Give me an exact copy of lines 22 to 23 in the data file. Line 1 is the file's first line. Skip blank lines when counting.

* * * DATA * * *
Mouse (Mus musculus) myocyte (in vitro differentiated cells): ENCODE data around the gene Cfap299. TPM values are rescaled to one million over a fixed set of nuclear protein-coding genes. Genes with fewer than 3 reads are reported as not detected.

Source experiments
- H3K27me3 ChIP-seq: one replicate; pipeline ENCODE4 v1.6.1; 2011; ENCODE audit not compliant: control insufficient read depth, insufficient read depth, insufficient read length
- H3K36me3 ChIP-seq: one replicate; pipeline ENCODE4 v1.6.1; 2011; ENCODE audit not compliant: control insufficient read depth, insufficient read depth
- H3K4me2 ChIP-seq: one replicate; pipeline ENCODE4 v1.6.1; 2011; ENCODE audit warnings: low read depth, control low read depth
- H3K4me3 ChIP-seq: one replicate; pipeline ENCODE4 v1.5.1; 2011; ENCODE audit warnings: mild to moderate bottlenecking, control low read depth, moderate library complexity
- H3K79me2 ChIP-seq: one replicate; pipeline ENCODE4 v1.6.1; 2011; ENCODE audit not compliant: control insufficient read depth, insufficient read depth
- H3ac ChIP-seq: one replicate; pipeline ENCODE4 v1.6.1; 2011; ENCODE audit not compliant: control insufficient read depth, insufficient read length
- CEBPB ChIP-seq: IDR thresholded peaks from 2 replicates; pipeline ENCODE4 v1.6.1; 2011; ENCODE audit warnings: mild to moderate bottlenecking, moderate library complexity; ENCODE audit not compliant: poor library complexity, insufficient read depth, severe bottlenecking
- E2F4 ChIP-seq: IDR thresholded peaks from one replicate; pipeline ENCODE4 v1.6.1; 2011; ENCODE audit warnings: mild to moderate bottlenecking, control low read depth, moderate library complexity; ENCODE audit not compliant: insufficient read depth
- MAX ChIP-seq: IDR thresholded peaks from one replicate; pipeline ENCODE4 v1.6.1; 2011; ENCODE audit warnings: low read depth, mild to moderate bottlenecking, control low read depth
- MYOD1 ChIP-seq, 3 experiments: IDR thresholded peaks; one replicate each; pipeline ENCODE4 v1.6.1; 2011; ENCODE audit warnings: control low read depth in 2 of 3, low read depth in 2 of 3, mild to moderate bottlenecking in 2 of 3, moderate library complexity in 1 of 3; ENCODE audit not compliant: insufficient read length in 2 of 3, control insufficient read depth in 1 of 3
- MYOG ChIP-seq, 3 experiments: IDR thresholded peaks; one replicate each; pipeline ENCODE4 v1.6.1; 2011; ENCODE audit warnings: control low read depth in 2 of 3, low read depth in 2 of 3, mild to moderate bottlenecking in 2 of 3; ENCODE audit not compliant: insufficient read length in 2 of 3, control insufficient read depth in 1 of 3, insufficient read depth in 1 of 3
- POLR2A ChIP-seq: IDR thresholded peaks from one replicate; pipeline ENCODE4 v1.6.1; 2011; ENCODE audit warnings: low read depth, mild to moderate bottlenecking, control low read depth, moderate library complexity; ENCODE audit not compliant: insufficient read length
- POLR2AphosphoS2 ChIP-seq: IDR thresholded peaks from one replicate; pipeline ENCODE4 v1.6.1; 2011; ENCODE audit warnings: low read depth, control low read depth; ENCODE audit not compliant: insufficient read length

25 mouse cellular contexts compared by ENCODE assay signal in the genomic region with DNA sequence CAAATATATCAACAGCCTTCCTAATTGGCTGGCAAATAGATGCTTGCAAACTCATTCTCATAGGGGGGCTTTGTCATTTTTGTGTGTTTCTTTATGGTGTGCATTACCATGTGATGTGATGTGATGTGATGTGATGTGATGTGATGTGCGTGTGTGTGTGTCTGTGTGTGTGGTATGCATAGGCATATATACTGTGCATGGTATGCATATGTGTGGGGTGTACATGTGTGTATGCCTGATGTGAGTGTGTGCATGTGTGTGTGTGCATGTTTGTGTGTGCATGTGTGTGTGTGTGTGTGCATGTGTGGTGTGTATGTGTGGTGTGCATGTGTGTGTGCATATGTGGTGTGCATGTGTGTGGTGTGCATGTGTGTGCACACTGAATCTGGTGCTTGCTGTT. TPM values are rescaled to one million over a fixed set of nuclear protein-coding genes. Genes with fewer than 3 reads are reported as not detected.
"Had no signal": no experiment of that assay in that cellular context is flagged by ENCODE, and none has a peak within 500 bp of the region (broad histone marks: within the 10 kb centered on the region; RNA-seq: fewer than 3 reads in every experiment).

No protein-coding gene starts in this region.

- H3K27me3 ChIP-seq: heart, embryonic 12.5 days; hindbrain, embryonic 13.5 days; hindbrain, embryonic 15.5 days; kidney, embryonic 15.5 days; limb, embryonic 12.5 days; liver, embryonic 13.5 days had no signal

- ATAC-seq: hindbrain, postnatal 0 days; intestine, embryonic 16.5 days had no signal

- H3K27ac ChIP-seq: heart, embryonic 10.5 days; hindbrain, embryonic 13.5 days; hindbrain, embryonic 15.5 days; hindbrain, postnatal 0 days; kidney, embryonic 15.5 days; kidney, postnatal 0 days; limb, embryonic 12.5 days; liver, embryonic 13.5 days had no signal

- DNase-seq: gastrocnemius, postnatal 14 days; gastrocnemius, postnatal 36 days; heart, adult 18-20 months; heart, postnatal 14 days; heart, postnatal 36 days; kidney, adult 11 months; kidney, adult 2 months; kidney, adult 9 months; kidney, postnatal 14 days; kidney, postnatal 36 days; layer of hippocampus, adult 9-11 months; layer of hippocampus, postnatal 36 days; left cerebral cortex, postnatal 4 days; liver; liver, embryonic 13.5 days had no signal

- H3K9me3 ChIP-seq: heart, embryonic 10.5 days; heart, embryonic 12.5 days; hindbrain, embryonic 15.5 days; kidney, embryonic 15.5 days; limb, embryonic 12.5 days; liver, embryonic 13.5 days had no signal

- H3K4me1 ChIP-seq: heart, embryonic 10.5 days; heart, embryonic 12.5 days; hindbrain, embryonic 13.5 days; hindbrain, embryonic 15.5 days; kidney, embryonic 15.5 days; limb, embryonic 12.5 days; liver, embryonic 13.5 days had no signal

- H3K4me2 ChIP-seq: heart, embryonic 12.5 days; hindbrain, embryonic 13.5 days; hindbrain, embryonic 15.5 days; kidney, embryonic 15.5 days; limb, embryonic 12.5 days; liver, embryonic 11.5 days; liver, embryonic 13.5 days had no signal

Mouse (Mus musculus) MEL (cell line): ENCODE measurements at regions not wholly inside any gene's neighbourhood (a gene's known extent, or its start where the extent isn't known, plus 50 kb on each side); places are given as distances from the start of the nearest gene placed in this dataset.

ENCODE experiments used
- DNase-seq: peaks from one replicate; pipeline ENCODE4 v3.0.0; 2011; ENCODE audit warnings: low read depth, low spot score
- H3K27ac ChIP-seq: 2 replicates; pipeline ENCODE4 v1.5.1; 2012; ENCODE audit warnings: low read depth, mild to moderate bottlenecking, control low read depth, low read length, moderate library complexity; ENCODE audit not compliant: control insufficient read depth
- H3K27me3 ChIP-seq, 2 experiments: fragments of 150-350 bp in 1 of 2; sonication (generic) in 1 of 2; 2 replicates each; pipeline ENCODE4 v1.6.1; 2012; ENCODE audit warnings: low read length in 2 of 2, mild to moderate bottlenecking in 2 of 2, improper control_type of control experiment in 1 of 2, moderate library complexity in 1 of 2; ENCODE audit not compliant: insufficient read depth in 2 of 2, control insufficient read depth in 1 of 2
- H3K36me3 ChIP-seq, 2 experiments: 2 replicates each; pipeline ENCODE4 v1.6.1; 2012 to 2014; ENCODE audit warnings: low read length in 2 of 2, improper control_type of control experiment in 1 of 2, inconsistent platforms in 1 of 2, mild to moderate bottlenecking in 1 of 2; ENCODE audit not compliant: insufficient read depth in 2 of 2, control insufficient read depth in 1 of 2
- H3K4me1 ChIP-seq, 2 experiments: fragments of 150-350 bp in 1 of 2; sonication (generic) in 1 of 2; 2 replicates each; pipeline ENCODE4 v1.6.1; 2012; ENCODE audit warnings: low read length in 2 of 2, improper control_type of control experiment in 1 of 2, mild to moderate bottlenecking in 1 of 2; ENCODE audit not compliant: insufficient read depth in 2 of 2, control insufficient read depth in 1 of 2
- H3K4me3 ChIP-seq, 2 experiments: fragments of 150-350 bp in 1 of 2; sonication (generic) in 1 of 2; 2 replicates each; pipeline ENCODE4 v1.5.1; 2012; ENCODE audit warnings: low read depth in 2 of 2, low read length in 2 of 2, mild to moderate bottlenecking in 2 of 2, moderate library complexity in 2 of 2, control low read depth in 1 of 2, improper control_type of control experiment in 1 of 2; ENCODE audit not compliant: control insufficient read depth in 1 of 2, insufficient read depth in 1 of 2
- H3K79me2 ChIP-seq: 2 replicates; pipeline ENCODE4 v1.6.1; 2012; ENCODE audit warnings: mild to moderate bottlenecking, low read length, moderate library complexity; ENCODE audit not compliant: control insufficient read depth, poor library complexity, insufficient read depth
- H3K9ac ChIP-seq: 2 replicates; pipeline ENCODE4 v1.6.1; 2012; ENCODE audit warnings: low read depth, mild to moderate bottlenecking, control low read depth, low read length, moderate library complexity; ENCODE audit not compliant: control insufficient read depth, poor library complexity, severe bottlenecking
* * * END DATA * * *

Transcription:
- DNase-seq: gastrocnemius, postnatal 14 days; gastrocnemius, postnatal 36 days; heart, adult 18-20 months; heart, postnatal 14 days; heart, postnatal 36 days; kidney, adult 11 months; kidney, adult 2 months; kidney, adult 9 months; kidney, postnatal 14 days; kidney, postnatal 36 days; layer of hippocampus, adult 9-11 months; layer of hippocampus, postnatal 36 days; left cerebral cortex, postnatal 4 days; liver; liver, embryonic 13.5 days had no signal

- H3K9me3 ChIP-seq: heart, embryonic 10.5 days; heart, embryonic 12.5 days; hindbrain, embryonic 15.5 days; kidney, embryonic 15.5 days; limb, embryonic 12.5 days; liver, embryonic 13.5 days had no signal